Lisa Mckenzie, author of ‘Getting by’

After a lifetime of working class experience (mine as well as those in the book) and ten years’ of research, Getting By, is being published.

I have mixed feelings about reaching this stage of my research and my life: I am nervous about its publication, but also about the route my life is taking. I appear to have become part of the establishment at the London School of Economics, and, heaven help me, in ‘that London’.

The anxieties I have over my book becoming an item that you can hold in your hands, and something people can buy, are I suppose the normal anxieties every writer has when their thoughts are allowed out of their heads and into the public domain. Will anyone read this book? I hope they do, is my first reaction, quickly followed by, I hope they don’t.

With this book there is an added anxiety about how I have represented the people who have given me their time, their stories, allowed me to share in their lives. I carry a responsibility, as all researchers do to their respondents, to ensure they are not misrepresented. The way working class people, especially those who live on council estates, are misrepresented is at the heart of this book, and at the heart of the activism I undertake.

Devaluing and dehumanising

I know first-hand the painful consequences of what happens when working class people are devalued, what it means to be ‘looked down on’, ‘laughed at’, ‘ridiculed’ and despised. It hurts, and it is damaging. This type of institutional devaluing of any human being is also dangerous.

“the process of devaluing people…has been at the root of fascism, racism, slavery, and capitalism”

Without being too dramatic (actually why not, it is dramatic), the process of devaluing people is a way of dehumanising them which has been at the root of fascism, racism, slavery, and capitalism. It allows for the justification of the process and outcome of inequality, where some people can be treated badly, and/or cruelly while others receive equally unfair societal advantage.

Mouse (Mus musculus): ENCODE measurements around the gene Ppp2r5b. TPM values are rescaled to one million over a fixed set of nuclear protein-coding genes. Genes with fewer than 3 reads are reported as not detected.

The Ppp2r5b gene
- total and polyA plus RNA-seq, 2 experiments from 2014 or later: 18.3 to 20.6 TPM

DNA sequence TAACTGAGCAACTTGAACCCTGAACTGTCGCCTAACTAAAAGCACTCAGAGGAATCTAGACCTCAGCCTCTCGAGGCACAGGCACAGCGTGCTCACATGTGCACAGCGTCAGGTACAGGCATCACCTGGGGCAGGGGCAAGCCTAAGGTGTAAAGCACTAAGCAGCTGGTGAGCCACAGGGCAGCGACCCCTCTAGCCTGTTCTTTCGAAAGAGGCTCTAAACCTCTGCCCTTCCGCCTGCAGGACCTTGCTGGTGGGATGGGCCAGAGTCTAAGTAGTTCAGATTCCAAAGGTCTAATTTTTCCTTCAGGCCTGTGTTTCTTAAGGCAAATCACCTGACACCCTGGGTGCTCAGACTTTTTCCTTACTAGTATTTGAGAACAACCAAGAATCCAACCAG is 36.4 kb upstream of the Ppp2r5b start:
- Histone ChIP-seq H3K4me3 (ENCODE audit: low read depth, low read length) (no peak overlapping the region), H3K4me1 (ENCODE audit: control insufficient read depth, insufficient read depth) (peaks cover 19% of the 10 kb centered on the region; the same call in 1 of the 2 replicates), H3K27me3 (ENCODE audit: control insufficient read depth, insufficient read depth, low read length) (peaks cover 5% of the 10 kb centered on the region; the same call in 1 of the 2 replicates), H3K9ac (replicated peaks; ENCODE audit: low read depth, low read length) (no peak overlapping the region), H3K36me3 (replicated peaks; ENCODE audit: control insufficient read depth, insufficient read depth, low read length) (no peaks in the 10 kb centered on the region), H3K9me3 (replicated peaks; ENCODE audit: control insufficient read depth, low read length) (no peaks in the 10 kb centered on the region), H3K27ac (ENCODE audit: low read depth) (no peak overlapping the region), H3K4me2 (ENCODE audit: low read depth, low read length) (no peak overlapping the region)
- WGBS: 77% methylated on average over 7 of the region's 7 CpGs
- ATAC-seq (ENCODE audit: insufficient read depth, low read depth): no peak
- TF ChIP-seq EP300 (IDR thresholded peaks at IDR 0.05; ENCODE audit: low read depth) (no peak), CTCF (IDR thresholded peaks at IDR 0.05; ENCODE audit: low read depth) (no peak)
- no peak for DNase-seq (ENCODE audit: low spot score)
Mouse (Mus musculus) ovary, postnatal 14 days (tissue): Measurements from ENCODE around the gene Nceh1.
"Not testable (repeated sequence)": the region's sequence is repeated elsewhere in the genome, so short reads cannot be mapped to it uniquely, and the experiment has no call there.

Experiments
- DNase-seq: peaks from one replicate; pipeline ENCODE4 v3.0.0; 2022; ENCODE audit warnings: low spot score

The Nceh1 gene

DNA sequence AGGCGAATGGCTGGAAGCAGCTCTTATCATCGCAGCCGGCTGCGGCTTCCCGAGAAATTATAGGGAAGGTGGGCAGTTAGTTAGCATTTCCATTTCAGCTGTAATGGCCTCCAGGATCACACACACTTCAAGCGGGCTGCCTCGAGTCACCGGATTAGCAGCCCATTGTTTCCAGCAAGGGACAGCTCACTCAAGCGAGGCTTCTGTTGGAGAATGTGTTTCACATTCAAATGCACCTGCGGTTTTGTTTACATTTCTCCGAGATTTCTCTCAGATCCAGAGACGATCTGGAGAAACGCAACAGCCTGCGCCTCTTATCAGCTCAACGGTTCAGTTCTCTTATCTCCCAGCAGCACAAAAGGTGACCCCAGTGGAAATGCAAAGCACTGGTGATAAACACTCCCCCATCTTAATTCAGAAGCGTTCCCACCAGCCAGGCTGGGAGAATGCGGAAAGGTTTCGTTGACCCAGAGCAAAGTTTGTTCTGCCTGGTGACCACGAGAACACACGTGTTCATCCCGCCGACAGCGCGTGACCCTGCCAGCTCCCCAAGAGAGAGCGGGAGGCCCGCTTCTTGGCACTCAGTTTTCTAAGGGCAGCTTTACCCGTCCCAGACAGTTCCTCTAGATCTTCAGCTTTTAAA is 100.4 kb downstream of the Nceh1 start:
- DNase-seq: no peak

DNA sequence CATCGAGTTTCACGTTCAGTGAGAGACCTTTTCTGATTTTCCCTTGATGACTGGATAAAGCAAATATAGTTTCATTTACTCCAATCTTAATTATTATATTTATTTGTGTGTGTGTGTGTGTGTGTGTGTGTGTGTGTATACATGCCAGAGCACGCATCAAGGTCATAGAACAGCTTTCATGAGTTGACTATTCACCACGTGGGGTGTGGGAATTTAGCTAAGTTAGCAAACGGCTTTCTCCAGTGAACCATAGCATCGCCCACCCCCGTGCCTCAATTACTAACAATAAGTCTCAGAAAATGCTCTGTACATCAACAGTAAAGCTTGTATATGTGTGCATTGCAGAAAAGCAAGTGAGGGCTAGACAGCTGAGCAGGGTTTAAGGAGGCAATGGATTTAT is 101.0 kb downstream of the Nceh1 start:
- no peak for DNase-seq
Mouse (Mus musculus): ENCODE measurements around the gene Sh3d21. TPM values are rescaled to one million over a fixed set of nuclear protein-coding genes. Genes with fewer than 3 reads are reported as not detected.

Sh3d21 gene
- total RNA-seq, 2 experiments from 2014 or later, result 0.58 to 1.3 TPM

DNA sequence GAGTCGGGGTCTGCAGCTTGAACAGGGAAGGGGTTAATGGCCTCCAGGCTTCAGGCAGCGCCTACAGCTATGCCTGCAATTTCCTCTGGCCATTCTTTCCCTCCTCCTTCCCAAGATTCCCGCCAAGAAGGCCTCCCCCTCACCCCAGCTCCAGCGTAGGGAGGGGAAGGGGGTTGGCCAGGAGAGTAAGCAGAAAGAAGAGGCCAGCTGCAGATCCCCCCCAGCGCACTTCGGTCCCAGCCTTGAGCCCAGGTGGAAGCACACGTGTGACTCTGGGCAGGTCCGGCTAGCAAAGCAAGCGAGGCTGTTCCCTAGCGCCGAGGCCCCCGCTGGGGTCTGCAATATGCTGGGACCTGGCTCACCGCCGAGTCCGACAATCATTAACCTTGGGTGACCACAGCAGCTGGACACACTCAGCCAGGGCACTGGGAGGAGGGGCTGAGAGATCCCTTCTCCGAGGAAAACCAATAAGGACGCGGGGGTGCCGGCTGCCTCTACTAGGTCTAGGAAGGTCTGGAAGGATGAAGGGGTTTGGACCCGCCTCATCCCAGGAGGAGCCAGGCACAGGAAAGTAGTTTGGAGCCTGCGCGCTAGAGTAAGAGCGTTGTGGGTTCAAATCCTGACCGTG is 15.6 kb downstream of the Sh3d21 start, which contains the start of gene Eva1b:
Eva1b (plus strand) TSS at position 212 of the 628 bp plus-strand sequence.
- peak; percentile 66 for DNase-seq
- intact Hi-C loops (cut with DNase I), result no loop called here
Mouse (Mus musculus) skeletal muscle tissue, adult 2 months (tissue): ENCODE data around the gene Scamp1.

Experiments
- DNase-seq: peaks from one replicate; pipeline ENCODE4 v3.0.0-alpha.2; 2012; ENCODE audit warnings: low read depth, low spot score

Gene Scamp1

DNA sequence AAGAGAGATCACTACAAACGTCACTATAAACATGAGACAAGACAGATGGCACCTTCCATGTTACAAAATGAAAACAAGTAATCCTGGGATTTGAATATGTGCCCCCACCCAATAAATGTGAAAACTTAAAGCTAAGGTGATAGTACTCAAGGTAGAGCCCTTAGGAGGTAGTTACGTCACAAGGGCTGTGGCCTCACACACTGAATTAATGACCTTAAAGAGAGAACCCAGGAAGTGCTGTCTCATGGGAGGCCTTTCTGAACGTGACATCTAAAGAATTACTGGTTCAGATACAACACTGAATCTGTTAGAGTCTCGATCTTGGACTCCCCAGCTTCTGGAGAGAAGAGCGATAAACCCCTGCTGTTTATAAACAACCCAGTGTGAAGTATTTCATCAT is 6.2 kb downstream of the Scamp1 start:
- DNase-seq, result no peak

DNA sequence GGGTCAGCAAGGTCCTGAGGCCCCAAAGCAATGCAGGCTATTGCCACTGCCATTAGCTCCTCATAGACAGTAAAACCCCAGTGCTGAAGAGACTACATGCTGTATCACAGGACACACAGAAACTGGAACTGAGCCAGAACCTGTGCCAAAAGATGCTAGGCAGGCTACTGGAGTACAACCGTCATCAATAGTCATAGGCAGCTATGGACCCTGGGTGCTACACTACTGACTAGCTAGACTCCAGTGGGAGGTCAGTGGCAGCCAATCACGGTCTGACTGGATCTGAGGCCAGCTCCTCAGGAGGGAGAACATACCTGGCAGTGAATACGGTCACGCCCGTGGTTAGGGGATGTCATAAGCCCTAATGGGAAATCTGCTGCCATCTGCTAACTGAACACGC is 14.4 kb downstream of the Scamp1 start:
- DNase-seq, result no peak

The essence of this book is to show that the people who live on St Ann’s council estate in Nottingham have been subject to unfair disadvantages because they are working class, because they live in social housing, because they are low paid, unemployed and precarious. The book also makes clear that this kind of disadvantage, and any systematic devaluing of groups of people is structural, purposeful and historical.

People ‘like me’

I left school before I was 16, worked in a factory making tights for nine years, and am now researcher, author, teacher at the LSE, and in ‘that London’.

In 1984 when I left school at the beginning of the Miners’ Strike, education was not for the likes of me. My school careers interview consisted of asking me which factory I wanted to work in, and had I got one lined up? I said ‘yes thank you I’m going to work with my mum’, and I did.

“I believed the rhetoric and thought that it was my fault: I hadn’t worked hard enough at school”

My own story demonstrates clearly and obviously that I was subject to the unfair disadvantages that class inequality bestows on people ‘like me’. I, like many, believed the rhetoric and thought that it was my fault: I hadn’t worked hard enough at school and I wasn’t interested in education as a child.

However (and fortunately) that changed as I somehow found myself doing a sociology degree at the University of Nottingham as a mature student. It didn’t take me long to understand that I should have always been in higher education.